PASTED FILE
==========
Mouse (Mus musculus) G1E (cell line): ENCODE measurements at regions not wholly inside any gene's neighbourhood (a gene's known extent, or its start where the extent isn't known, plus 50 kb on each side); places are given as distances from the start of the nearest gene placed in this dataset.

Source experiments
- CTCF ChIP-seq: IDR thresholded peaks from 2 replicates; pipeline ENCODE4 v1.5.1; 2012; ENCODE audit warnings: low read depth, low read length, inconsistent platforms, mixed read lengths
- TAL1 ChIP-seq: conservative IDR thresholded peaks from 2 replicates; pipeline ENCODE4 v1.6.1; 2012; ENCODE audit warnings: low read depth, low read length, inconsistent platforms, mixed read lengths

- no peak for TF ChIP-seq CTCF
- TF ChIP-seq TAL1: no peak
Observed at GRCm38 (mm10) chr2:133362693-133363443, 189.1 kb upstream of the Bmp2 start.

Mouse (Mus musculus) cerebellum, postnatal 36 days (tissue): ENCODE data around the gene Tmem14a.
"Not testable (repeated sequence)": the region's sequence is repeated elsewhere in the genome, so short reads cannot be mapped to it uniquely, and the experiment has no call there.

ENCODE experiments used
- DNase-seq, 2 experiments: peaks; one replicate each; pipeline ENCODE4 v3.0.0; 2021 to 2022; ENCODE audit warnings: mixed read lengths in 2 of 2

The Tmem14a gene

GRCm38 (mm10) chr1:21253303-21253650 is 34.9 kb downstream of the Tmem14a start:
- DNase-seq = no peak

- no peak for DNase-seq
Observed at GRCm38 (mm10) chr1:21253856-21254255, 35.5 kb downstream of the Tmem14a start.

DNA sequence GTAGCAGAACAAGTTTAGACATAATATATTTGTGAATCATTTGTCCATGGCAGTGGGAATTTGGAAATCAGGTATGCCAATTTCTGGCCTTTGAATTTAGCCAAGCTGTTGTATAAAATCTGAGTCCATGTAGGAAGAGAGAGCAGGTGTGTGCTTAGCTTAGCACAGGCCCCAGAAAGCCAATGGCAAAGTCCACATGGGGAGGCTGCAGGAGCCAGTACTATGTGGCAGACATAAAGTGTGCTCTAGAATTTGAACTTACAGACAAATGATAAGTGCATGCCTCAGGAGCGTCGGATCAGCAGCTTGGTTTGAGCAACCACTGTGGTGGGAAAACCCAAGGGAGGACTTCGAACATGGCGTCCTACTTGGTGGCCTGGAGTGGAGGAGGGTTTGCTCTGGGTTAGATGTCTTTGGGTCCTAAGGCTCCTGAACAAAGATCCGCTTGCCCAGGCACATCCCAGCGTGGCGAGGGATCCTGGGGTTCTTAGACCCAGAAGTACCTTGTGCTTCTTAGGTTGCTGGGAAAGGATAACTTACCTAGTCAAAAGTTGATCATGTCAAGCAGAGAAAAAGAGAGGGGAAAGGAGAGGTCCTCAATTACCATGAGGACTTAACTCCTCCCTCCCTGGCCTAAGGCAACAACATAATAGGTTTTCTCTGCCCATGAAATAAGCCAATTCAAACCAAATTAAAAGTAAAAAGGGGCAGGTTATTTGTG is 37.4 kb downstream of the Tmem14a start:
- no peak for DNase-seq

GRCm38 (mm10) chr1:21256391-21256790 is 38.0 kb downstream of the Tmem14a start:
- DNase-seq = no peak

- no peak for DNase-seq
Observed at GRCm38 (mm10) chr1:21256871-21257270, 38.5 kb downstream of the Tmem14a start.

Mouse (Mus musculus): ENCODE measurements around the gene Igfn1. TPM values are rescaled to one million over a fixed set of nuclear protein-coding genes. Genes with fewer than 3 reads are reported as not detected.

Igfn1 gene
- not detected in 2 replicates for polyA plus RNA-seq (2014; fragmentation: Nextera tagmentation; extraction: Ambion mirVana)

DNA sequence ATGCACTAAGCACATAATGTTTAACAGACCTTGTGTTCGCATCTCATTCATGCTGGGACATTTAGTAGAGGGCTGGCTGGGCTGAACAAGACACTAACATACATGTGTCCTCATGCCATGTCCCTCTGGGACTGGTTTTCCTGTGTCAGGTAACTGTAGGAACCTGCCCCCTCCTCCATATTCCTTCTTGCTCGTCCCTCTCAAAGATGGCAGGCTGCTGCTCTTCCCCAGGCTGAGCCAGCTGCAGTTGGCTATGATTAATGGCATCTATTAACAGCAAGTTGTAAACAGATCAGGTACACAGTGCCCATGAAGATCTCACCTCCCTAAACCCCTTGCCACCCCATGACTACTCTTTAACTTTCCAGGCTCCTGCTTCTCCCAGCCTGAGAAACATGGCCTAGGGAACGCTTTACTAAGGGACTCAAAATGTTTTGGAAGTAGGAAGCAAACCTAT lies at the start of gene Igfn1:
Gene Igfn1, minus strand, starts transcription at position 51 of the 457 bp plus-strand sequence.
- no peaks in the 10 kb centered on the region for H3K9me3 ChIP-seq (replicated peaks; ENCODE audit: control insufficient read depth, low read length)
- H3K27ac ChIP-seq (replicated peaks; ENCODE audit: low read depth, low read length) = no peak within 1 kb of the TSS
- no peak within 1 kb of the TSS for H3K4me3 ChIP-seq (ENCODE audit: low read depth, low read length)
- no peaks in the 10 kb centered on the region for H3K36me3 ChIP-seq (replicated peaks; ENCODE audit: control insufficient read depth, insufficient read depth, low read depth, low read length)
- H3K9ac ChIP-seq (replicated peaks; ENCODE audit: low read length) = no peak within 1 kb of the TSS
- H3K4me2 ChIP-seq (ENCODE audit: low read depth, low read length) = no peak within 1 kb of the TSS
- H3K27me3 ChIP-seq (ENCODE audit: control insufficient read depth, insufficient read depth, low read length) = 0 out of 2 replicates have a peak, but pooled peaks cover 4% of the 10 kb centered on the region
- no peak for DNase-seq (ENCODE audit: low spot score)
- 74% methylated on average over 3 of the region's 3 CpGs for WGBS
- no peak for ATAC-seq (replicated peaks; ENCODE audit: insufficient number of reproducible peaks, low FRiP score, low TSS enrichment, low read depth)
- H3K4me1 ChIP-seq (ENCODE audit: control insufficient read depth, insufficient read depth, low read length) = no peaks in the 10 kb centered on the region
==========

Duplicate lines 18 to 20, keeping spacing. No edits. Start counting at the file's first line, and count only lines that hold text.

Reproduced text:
- no peak for DNase-seq

GRCm38 (mm10) chr1:21256391-21256790 is 38.0 kb downstream of the Tmem14a start:
- DNase-seq = no peak